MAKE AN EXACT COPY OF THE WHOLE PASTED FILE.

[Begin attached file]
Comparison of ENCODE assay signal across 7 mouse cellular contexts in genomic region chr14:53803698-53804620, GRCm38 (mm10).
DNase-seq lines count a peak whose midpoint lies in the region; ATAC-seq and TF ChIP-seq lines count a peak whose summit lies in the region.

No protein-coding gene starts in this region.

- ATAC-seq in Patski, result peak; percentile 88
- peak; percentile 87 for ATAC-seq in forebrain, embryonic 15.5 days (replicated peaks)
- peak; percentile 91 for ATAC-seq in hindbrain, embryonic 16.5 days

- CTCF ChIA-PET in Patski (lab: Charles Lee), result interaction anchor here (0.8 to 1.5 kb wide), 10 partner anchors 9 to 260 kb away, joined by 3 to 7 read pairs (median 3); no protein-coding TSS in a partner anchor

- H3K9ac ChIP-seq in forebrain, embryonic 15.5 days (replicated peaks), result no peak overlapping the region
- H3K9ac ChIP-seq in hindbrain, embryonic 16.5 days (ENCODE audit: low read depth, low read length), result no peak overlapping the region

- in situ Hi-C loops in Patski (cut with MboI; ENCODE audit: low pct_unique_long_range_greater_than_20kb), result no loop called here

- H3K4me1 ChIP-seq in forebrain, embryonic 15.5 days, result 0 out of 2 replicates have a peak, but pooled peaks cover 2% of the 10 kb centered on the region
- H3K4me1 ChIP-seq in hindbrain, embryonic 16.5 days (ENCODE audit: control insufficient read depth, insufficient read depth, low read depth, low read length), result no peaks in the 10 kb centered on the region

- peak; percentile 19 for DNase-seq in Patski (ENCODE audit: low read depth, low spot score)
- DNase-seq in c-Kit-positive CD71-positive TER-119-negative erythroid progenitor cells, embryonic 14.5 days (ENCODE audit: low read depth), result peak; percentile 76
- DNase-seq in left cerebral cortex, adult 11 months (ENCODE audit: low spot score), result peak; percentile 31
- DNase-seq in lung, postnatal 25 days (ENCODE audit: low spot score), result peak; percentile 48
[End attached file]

Comparison of ENCODE assay signal across 7 mouse cellular contexts in genomic region chr14:53803698-53804620, GRCm38 (mm10).
DNase-seq lines count a peak whose midpoint lies in the region; ATAC-seq and TF ChIP-seq lines count a peak whose summit lies in the region.

No protein-coding gene starts in this region.

- ATAC-seq in Patski, result peak; percentile 88
- peak; percentile 87 for ATAC-seq in forebrain, embryonic 15.5 days (replicated peaks)
- peak; percentile 91 for ATAC-seq in hindbrain, embryonic 16.5 days

- CTCF ChIA-PET in Patski (lab: Charles Lee), result interaction anchor here (0.8 to 1.5 kb wide), 10 partner anchors 9 to 260 kb away, joined by 3 to 7 read pairs (median 3); no protein-coding TSS in a partner anchor

- H3K9ac ChIP-seq in forebrain, embryonic 15.5 days (replicated peaks), result no peak overlapping the region
- H3K9ac ChIP-seq in hindbrain, embryonic 16.5 days (ENCODE audit: low read depth, low read length), result no peak overlapping the region

- in situ Hi-C loops in Patski (cut with MboI; ENCODE audit: low pct_unique_long_range_greater_than_20kb), result no loop called here

- H3K4me1 ChIP-seq in forebrain, embryonic 15.5 days, result 0 out of 2 replicates have a peak, but pooled peaks cover 2% of the 10 kb centered on the region
- H3K4me1 ChIP-seq in hindbrain, embryonic 16.5 days (ENCODE audit: control insufficient read depth, insufficient read depth, low read depth, low read length), result no peaks in the 10 kb centered on the region

- peak; percentile 19 for DNase-seq in Patski (ENCODE audit: low read depth, low spot score)
- DNase-seq in c-Kit-positive CD71-positive TER-119-negative erythroid progenitor cells, embryonic 14.5 days (ENCODE audit: low read depth), result peak; percentile 76
- DNase-seq in left cerebral cortex, adult 11 months (ENCODE audit: low spot score), result peak; percentile 31
- DNase-seq in lung, postnatal 25 days (ENCODE audit: low spot score), result peak; percentile 48